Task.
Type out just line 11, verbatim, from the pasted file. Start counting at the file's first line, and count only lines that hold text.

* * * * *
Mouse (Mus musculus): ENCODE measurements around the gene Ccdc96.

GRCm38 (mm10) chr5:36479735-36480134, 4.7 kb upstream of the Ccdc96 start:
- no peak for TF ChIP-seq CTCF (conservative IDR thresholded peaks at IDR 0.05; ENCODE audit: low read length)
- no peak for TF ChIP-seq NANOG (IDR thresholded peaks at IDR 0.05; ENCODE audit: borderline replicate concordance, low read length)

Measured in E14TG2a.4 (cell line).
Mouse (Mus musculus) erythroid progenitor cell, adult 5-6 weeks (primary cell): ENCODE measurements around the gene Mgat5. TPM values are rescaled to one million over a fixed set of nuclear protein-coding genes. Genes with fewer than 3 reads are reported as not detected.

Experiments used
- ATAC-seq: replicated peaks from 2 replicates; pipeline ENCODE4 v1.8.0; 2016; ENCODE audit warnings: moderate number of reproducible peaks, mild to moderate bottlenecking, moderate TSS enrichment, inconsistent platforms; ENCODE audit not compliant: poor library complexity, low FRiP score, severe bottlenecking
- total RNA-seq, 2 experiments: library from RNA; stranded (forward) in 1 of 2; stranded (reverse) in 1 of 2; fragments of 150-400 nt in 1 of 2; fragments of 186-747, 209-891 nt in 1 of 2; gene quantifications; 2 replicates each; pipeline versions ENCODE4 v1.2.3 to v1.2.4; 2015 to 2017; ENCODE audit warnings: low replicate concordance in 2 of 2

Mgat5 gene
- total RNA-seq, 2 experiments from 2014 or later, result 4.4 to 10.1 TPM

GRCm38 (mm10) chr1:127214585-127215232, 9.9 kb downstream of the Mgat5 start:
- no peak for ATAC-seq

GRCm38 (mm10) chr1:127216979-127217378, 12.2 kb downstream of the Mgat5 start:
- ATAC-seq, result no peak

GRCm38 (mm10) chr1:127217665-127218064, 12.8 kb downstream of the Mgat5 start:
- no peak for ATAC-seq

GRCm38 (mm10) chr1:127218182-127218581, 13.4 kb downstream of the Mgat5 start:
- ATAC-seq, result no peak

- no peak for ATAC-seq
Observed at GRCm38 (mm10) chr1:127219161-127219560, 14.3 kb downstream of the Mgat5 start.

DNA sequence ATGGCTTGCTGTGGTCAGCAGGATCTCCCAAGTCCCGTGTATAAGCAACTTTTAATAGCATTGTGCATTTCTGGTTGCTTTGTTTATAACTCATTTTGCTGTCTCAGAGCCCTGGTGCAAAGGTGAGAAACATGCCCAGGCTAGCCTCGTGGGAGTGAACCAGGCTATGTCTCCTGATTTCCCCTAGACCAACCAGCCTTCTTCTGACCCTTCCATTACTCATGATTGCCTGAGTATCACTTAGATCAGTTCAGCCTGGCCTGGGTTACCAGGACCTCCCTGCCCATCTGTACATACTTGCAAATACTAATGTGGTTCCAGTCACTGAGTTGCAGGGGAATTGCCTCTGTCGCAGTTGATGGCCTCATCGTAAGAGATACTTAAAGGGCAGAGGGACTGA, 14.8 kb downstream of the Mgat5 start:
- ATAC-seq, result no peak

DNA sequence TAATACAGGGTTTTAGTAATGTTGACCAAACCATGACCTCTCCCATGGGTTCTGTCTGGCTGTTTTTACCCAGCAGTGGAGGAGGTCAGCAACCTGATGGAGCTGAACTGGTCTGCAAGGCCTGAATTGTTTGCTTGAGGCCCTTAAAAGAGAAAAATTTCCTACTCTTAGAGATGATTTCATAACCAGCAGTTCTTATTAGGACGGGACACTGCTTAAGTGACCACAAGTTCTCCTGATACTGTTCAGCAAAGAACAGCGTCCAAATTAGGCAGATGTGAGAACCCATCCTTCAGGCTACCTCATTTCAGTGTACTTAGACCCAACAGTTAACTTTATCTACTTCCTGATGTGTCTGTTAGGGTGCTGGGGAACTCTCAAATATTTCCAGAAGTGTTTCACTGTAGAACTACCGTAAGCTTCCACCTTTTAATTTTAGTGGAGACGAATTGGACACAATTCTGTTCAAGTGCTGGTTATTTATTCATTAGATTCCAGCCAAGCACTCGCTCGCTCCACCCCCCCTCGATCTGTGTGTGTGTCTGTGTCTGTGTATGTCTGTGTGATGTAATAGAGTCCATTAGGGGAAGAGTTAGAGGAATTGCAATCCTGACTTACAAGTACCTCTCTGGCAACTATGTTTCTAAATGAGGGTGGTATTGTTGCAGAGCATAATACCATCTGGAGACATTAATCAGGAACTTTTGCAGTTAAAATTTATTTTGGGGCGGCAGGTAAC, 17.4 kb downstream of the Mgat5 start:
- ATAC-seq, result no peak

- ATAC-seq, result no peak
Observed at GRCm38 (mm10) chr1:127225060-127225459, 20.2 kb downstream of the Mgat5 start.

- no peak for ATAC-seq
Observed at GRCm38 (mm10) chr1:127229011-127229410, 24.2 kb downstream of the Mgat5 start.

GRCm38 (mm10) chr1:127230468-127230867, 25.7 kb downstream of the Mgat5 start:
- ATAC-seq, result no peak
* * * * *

- total RNA-seq, 2 experiments from 2014 or later, result 4.4 to 10.1 TPM